5 Things to Discuss with Your Web Developer

The time is nigh: a meeting with your web agency is just around the corner. You have many questions, but no words. The meeting will last one hour, and you will say things you want to have happen, but leave unsure that you have been heard. Did you even speak? You’re confused. And unsure. Another three months pass. You have another meeting. It is groundhog day, Matrix-edition.

Image: Karol Podleśny on DribbbleDoes this sound familiar? Maybe a little exaggerated, but more or less on-point? You’re not alone. As smartphones and laptops have barged into the everyday lives of regular people everywhere, businesses have in turn had to make an aggressive update to their own web properties. A yellow-page listing isn’t going to cut it anymore. Clients want to find you online, and book now. That’s why integrating field services software and an up-to-date website with online booking is important to your bottom line.

Below, we’ve outlined a few questions to bring to your web team during your next meeting. You can leave feeling sure that your site is relevant and optimized, and they have a better understanding of your needs and expectations. Doing a good job is always a win-win.

Are you in the hunt for a qualified web developer or designer? Marketplaces like Dribbble and Crew.co have loads of talent, and you can view samples of their work and prices before deciding who to get in touch with.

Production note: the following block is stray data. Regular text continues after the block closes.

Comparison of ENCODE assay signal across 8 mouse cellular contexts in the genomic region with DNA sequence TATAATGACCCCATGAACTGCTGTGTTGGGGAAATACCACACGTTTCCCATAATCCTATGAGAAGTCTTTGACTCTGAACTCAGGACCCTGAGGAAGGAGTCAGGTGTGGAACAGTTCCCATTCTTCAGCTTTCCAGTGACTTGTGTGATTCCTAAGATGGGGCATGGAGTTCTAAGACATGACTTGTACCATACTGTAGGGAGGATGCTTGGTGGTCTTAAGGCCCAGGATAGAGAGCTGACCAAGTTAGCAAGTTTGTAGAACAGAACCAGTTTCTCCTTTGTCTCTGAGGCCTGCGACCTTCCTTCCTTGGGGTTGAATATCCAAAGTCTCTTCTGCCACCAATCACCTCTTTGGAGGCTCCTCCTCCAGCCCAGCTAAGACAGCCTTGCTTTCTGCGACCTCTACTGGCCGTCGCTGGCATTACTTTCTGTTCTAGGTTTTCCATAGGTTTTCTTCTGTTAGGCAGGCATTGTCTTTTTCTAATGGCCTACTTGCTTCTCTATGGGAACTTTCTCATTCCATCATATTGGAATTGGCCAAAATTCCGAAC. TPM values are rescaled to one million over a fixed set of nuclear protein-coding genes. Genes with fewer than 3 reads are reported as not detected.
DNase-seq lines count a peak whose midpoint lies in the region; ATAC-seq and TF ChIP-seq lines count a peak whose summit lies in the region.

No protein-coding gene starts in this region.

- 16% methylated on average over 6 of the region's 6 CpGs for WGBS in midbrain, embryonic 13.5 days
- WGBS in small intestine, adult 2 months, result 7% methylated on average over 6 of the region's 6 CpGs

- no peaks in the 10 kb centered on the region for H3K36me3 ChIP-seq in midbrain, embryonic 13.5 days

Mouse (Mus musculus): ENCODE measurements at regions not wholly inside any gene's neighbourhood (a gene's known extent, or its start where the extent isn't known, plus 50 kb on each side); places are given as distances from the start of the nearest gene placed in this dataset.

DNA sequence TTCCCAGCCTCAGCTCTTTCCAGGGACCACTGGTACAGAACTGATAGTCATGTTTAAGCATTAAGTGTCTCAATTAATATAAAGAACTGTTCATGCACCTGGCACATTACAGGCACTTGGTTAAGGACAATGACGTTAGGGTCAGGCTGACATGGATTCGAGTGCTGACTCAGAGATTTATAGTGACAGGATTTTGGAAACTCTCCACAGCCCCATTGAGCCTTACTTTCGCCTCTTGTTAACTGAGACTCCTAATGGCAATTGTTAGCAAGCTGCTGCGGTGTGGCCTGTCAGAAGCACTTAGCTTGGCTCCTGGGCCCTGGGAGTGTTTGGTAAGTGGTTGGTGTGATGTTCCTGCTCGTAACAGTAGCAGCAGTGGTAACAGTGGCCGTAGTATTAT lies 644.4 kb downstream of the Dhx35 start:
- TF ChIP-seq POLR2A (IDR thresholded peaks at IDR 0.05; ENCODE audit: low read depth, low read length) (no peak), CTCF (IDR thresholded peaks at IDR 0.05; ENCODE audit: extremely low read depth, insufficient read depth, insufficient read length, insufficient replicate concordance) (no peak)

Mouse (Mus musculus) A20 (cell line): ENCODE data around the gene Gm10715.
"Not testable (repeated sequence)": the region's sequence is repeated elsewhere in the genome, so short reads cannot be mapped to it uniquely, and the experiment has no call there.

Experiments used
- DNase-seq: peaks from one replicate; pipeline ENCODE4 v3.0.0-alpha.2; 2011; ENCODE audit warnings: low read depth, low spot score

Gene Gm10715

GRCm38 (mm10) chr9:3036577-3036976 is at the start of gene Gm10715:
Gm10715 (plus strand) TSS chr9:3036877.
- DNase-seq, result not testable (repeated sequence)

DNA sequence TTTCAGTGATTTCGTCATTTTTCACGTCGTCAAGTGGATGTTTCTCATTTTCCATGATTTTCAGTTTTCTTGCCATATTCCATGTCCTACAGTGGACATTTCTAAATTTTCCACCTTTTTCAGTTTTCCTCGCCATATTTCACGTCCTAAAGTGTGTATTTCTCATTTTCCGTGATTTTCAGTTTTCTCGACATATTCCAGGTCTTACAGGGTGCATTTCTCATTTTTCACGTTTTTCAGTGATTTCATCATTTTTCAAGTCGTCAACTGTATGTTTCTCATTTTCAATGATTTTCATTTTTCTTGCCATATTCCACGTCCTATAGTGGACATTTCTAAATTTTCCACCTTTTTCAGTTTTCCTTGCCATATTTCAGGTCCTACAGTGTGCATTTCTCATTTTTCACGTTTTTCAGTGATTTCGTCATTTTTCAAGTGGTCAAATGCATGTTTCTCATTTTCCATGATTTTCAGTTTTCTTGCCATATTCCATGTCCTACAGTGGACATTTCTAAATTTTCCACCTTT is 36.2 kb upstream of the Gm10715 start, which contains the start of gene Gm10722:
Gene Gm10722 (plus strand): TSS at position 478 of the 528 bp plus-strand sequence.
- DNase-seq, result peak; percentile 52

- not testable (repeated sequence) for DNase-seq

1. Make Sure Your Site is Ready for Mobile

Or as your developer says, make sure your site is “responsive.”


2014 was the year that we saw mobile-internet usage surpass computers. Today, 51% of time spent online is done from a mobile phone. What does that mean for you and your business? Your customers are looking for businesses like yours on the train, in the bathroom, and in bed. Anywhere their phone goes, they have a chance to look you up. The mobile phone’s greatest flaw? That teeny, tiny screen.

Make sure that your site has a mobile layout the makes it easy for potential customers to understand who you are, what you do, and how to get in touch at first look. The less they have to scroll around for your contact information, the more likely they are to give you a ring. To be “responsive” means that your site will display correctly regardless of the device it’s being viewed on.

2. How Can We Determine Whether This Website is Working for the Company?

In web-speak: “Can we determine some success metrics?”

Before you can ask your developer whether your site is working, first determine what you want from your site in the first place. Do you want visitors to your site to call your office? To book online? To rank above your competition? Bringing a set objective to your web team will help them deliver the results you want. Chat with them about how their approach will produce the results you’ve asked for, and don’t be afraid to ask them for examples of times they have produced these results before.

If you have a little money to spend on this project, ask for a competitive analysis of competitor sites, and best-in-class websites.

3. Walk Me Through How to Add Text or New Deals To My Site